The submarine, built at Chatham Dockyard in England, was laid down on 18 June 1964, and launched on 25 September 1965.[28][29] She was commissioned at Chatham on 22 June 1967.[28][29] The submarine was named after the Onondaga First Nations people, and was assigned the pennant number S 73.[28] The submarine cost C$16,000,000.[1]

Onondaga was assigned to Maritime Forces Atlantic (MARLANT) as part of the First Canadian Submarine Squadron and served nearly her entire career in the North Atlantic.[26][30] Onondoga spent time training with the Royal Navy after an exchange program was instituted in the 1960s that would see submarines from both the Royal Navy and Royal Canadian Navy spend time with each other's forces. This allowed Canadian submarines on intelligence-gathering missions. Beginning in the 1970s, Canada began underwater surveillance patrols in the western Atlantic, tracking Soviet sub and surface fleet vessels, especially the ballistic missile submarines, usually in concert with a Canadair CP-107 Argus or Lockheed CP-140 Aurora patrol aircraft.[31]

Onondoga arrived at HMC Dockyard at Halifax, Nova Scotia on 18 January 1982 in preparation for her SOUP refit. The refit began on 25 June 1983 and was completed on 27 April l984.[29] Following the SOUP refit and the introduction of the Mark 48 torpedoes, the Oberons were considered fully operational and counted the same as other offensive fleet units in Maritime Command.[31]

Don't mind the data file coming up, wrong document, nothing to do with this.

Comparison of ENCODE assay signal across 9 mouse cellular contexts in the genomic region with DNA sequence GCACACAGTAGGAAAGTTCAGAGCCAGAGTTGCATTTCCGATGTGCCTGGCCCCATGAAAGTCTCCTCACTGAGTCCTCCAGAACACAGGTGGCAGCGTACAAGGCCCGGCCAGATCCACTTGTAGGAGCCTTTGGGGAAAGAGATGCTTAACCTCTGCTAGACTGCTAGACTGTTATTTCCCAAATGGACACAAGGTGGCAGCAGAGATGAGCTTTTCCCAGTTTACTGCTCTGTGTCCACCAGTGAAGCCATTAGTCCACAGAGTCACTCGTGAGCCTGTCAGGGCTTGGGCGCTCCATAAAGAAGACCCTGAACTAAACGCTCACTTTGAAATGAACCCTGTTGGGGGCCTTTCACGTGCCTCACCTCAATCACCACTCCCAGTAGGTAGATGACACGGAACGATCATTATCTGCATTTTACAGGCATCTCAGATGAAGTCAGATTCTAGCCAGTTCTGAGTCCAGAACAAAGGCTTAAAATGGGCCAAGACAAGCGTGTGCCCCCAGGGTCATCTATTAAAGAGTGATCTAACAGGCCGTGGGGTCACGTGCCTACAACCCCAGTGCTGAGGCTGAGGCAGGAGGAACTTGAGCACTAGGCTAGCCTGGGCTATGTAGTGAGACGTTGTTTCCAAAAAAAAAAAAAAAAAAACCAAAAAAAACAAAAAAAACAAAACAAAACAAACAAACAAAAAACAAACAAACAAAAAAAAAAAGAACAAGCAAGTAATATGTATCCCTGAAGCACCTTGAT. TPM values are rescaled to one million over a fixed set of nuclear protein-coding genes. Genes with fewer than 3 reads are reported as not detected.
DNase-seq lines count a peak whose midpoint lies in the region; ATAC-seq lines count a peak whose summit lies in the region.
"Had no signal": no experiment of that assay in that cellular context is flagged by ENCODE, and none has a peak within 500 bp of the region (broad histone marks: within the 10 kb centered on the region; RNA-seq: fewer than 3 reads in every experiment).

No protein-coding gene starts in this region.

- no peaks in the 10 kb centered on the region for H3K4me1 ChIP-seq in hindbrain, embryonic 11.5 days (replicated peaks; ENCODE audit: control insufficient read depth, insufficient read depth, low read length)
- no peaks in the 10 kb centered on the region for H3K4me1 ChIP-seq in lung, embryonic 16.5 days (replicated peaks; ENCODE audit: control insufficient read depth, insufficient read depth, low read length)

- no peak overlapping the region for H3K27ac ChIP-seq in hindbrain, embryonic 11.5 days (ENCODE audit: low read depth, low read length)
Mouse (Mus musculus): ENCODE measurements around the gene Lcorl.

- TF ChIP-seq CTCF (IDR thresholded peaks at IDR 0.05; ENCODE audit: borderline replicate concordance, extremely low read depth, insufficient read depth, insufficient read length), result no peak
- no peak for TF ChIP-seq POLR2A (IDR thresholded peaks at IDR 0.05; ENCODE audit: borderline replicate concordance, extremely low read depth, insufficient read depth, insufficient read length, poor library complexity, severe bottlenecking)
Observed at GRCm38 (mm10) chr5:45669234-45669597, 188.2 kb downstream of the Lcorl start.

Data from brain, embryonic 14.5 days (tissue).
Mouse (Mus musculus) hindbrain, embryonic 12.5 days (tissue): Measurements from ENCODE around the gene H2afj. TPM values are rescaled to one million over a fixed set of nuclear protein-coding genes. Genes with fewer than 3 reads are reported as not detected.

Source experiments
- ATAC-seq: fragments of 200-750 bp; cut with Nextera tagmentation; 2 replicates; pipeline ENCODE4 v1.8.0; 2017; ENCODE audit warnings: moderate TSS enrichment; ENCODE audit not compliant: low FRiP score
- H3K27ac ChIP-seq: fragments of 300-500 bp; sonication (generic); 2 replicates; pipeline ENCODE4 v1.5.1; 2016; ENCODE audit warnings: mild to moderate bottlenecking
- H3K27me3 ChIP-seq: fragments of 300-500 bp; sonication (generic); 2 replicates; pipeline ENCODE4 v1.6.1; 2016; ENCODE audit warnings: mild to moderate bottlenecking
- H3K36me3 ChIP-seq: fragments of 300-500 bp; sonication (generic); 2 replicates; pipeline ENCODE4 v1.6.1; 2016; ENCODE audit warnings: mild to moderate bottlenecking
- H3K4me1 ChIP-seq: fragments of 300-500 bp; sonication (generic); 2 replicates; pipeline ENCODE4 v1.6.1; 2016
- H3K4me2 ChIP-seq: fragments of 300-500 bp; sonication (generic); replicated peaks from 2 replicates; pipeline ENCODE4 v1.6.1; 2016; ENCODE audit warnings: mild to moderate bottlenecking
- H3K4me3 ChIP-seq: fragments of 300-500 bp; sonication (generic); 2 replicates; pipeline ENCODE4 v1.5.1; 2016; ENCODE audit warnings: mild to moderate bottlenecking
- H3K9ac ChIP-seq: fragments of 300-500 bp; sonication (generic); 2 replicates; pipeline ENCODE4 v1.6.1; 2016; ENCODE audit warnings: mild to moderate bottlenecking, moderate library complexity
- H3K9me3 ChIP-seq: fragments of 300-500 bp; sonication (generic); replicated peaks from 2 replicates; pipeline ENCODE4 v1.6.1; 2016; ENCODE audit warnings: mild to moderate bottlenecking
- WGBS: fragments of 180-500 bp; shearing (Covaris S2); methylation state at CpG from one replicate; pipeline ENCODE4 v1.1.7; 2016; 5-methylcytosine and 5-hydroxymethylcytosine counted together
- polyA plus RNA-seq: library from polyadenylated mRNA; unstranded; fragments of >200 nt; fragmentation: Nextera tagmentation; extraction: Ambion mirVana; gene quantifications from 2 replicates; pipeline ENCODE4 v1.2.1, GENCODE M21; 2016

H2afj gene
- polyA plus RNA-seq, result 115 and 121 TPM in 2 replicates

Following the end of the Cold War, the Oberons were retasked, performing patrols on behalf of federal institutions such as the Department of Fisheries and Oceans and the Solicitor General of Canada between 1991 and 1994.[31] For six months in 1994, the submarine served on the west coast.[26] The delay of the introduction of the Victoria-class submarines led to the Oberons working past their life expectancy.[31] During the Turbot War, the Oberons were tasked with monitoring European fishing fleets off the Grand Banks of Newfoundland. Their presence served as a deterrent in the escalating crisis.[32]

Onondaga was decommissioned by Maritime Command on 28 July 2000.[26] She was the last Oberon-class submarine operational in Canadian service.[26] On decommissioning, Onondaga and her sister boats were left to await disposal in Halifax harbour.[33]


In 2001, it was planned to cut Onondaga into pieces and reassemble her inside the Canadian War Museum.[34] This plan was cancelled before the end of the year, because of the excessive cost.[34] In May 2005 the Halifax Chronicle-Herald announced that Maritime Command was looking to sell Onondaga for scrap metal, along with three other Canadian Oberons.[35] MARCOM stated that the submarines were not in suitable condition to be used as museum ships, and predicted that each submarine would sell for between C$50,000 and C$60,000.[35]